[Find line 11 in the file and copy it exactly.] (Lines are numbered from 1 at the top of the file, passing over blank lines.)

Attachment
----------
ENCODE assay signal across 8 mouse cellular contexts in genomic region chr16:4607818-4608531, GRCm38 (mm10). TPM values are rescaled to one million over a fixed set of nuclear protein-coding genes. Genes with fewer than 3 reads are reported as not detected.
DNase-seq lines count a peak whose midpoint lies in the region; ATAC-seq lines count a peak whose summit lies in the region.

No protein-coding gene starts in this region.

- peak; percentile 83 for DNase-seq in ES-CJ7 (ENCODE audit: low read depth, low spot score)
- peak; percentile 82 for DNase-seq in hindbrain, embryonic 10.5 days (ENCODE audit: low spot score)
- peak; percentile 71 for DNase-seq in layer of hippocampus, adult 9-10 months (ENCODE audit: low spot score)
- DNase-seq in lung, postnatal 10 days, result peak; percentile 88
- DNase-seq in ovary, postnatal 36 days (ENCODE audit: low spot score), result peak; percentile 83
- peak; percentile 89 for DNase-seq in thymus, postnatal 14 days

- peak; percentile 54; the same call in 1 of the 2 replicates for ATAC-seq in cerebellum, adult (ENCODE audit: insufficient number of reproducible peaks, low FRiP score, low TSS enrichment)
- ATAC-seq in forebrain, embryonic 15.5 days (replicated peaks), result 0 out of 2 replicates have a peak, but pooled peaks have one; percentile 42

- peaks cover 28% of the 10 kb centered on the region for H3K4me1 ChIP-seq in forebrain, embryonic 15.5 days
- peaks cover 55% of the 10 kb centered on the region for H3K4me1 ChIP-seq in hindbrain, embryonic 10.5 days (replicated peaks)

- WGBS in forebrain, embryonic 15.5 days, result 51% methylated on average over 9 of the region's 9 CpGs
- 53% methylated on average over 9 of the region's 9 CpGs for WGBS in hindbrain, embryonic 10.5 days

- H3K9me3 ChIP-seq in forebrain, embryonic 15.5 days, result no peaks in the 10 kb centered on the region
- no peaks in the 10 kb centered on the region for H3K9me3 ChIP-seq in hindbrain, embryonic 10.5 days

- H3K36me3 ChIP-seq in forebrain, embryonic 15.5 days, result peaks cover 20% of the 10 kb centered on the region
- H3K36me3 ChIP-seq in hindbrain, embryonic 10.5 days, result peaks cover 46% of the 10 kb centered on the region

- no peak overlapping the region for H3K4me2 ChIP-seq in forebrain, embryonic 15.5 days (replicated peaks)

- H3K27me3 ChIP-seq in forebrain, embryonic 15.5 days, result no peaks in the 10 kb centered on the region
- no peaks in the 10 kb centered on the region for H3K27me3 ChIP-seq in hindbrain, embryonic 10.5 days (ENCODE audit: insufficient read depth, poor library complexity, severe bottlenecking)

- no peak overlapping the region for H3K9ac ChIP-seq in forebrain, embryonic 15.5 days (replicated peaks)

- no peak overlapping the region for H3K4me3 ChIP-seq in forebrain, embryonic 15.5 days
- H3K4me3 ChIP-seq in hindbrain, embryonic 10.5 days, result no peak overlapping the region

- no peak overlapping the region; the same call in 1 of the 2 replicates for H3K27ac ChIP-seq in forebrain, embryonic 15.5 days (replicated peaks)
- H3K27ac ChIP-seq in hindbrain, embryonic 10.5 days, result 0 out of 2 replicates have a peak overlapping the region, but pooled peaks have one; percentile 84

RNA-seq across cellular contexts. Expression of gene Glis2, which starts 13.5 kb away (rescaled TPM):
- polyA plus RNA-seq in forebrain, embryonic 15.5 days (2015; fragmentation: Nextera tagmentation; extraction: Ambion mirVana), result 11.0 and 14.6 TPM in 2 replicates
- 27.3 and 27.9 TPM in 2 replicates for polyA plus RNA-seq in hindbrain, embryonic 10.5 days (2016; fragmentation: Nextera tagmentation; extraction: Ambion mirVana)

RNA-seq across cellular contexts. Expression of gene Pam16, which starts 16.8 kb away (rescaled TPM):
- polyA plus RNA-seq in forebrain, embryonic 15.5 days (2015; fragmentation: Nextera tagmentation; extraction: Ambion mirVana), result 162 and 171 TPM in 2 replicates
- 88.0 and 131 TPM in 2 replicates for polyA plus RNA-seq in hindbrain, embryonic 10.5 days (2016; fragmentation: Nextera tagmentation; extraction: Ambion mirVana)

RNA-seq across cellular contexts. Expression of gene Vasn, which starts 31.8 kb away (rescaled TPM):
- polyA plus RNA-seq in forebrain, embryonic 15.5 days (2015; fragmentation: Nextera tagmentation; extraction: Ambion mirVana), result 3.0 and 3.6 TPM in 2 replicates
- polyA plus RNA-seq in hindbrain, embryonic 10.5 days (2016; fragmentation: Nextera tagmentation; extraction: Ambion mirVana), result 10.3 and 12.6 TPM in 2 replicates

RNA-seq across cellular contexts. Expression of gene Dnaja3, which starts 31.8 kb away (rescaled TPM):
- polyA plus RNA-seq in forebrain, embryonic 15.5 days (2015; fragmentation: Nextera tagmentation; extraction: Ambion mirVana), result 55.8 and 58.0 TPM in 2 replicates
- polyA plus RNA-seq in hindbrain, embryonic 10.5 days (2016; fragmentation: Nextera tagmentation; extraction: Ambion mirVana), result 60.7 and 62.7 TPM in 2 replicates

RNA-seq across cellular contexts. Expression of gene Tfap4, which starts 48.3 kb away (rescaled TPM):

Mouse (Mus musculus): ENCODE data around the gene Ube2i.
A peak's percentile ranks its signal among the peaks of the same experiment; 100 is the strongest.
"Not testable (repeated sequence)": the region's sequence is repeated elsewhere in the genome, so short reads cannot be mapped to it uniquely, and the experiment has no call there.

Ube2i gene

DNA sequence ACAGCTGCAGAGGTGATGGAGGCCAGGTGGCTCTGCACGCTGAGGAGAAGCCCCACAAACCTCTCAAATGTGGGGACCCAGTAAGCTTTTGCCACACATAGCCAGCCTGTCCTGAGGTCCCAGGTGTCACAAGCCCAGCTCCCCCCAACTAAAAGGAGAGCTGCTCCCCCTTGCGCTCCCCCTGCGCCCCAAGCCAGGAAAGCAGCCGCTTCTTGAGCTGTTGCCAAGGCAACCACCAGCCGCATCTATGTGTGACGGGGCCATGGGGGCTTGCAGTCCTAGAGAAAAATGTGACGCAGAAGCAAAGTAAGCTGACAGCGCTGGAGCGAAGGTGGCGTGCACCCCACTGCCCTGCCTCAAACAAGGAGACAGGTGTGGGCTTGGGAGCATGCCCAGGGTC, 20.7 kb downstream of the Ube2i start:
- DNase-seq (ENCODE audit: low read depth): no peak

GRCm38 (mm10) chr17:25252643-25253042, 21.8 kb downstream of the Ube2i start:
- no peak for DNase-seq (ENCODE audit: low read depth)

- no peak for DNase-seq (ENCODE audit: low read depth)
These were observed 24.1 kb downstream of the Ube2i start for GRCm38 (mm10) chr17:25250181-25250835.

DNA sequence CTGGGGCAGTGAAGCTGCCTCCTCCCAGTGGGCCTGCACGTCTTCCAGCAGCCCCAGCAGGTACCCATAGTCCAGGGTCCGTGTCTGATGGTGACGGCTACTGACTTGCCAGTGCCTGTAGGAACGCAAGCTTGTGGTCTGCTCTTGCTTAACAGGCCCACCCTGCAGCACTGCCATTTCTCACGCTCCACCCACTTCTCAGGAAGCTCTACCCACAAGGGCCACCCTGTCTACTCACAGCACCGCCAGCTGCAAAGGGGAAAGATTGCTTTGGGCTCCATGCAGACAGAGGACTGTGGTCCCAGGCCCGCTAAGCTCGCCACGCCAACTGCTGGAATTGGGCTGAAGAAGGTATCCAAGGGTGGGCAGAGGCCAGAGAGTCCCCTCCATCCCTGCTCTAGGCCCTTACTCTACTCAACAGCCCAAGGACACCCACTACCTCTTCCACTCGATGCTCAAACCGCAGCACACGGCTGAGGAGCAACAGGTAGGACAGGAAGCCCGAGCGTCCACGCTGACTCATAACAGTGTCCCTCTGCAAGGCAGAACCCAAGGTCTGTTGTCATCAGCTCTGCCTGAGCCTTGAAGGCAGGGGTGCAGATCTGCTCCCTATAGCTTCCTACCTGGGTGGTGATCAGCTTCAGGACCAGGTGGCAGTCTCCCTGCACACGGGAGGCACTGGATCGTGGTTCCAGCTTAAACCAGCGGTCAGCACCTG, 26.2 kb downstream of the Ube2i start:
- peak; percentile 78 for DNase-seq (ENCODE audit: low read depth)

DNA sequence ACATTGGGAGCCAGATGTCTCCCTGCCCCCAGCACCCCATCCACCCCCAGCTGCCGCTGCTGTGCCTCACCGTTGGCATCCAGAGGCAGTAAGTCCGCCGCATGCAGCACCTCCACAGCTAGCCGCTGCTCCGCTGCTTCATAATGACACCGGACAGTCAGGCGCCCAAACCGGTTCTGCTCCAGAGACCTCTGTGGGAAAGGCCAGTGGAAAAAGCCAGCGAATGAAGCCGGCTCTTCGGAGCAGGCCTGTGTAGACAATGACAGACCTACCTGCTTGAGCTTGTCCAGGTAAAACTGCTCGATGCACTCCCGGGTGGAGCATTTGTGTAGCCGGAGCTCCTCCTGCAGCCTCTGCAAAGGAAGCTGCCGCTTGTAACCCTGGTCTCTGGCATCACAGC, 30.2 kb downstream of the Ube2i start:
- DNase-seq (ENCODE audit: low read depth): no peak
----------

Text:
- ATAC-seq in forebrain, embryonic 15.5 days (replicated peaks), result 0 out of 2 replicates have a peak, but pooled peaks have one; percentile 42